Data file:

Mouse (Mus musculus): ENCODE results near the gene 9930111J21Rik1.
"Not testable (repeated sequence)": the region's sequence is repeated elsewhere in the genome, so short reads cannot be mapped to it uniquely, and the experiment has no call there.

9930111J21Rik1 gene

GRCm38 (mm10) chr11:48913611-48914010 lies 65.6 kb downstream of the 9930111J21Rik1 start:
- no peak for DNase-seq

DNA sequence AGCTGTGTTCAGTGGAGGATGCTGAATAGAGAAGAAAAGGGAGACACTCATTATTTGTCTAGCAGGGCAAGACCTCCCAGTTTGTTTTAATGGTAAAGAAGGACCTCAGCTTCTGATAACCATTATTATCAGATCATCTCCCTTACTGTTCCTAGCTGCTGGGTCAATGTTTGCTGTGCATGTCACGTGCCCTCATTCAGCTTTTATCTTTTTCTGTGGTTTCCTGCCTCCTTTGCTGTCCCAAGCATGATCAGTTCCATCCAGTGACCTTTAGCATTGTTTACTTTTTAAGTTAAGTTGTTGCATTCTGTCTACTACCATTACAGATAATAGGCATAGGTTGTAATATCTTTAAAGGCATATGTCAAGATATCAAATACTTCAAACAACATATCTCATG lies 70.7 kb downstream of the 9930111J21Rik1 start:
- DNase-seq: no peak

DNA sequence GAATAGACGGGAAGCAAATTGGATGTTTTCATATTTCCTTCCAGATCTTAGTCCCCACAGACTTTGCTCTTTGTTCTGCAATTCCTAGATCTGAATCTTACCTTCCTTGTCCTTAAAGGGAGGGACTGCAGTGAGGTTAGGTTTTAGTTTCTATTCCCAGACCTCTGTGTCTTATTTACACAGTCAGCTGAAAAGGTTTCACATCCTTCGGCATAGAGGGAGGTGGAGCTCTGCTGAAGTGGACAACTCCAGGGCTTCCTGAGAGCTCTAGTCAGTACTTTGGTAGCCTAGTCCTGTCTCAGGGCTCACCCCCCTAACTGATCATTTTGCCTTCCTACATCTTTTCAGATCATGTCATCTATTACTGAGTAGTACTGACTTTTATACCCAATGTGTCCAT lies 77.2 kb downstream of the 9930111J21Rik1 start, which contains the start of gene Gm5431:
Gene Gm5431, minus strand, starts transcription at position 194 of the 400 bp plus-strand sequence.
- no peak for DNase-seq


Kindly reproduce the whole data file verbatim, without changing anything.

Mouse (Mus musculus): ENCODE results near the gene 9930111J21Rik1.
"Not testable (repeated sequence)": the region's sequence is repeated elsewhere in the genome, so short reads cannot be mapped to it uniquely, and the experiment has no call there.

9930111J21Rik1 gene

GRCm38 (mm10) chr11:48913611-48914010 lies 65.6 kb downstream of the 9930111J21Rik1 start:
- no peak for DNase-seq

DNA sequence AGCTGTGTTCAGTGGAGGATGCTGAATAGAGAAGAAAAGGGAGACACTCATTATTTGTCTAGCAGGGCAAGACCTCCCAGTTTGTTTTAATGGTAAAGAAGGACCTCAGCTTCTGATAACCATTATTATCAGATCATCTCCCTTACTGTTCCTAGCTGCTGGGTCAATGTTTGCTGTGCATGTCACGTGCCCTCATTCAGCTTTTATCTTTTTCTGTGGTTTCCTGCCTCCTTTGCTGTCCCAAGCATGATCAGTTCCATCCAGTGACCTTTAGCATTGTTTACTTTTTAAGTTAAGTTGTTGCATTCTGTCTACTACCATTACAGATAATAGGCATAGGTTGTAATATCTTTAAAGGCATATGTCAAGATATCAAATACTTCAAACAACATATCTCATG lies 70.7 kb downstream of the 9930111J21Rik1 start:
- DNase-seq: no peak

DNA sequence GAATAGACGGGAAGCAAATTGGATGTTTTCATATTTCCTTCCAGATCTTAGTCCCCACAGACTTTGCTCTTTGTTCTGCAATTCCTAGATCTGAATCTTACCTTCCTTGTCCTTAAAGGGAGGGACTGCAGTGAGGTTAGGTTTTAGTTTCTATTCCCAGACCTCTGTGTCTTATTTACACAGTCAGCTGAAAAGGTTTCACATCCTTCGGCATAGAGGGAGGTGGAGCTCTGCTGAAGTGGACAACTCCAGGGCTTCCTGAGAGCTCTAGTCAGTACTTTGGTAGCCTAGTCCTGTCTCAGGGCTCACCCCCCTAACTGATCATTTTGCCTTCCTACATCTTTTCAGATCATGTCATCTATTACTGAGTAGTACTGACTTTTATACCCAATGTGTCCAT lies 77.2 kb downstream of the 9930111J21Rik1 start, which contains the start of gene Gm5431:
Gene Gm5431, minus strand, starts transcription at position 194 of the 400 bp plus-strand sequence.
- no peak for DNase-seq